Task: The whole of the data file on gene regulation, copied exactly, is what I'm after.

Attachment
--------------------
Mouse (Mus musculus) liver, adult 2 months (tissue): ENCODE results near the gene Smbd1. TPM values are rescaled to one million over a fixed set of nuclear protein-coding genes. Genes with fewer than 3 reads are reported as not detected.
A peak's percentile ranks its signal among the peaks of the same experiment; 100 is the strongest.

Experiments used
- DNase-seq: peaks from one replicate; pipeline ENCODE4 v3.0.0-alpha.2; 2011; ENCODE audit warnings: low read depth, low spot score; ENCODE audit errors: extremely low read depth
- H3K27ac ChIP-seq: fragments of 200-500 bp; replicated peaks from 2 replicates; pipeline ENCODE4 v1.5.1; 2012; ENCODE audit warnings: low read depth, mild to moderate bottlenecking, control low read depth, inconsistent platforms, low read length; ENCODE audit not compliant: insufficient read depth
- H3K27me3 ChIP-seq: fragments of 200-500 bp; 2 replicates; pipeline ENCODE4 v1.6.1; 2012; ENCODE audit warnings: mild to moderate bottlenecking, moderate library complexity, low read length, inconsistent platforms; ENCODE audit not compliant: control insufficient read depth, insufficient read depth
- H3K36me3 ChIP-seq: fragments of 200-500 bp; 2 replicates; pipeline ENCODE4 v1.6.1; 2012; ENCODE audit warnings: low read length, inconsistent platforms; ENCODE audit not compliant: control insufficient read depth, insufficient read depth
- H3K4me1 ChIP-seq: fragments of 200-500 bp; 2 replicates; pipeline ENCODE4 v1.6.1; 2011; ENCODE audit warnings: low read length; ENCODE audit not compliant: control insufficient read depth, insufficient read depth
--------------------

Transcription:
Mouse (Mus musculus) liver, adult 2 months (tissue): ENCODE results near the gene Smbd1. TPM values are rescaled to one million over a fixed set of nuclear protein-coding genes. Genes with fewer than 3 reads are reported as not detected.
A peak's percentile ranks its signal among the peaks of the same experiment; 100 is the strongest.

Experiments used
- DNase-seq: peaks from one replicate; pipeline ENCODE4 v3.0.0-alpha.2; 2011; ENCODE audit warnings: low read depth, low spot score; ENCODE audit errors: extremely low read depth
- H3K27ac ChIP-seq: fragments of 200-500 bp; replicated peaks from 2 replicates; pipeline ENCODE4 v1.5.1; 2012; ENCODE audit warnings: low read depth, mild to moderate bottlenecking, control low read depth, inconsistent platforms, low read length; ENCODE audit not compliant: insufficient read depth
- H3K27me3 ChIP-seq: fragments of 200-500 bp; 2 replicates; pipeline ENCODE4 v1.6.1; 2012; ENCODE audit warnings: mild to moderate bottlenecking, moderate library complexity, low read length, inconsistent platforms; ENCODE audit not compliant: control insufficient read depth, insufficient read depth
- H3K36me3 ChIP-seq: fragments of 200-500 bp; 2 replicates; pipeline ENCODE4 v1.6.1; 2012; ENCODE audit warnings: low read length, inconsistent platforms; ENCODE audit not compliant: control insufficient read depth, insufficient read depth
- H3K4me1 ChIP-seq: fragments of 200-500 bp; 2 replicates; pipeline ENCODE4 v1.6.1; 2011; ENCODE audit warnings: low read length; ENCODE audit not compliant: control insufficient read depth, insufficient read depth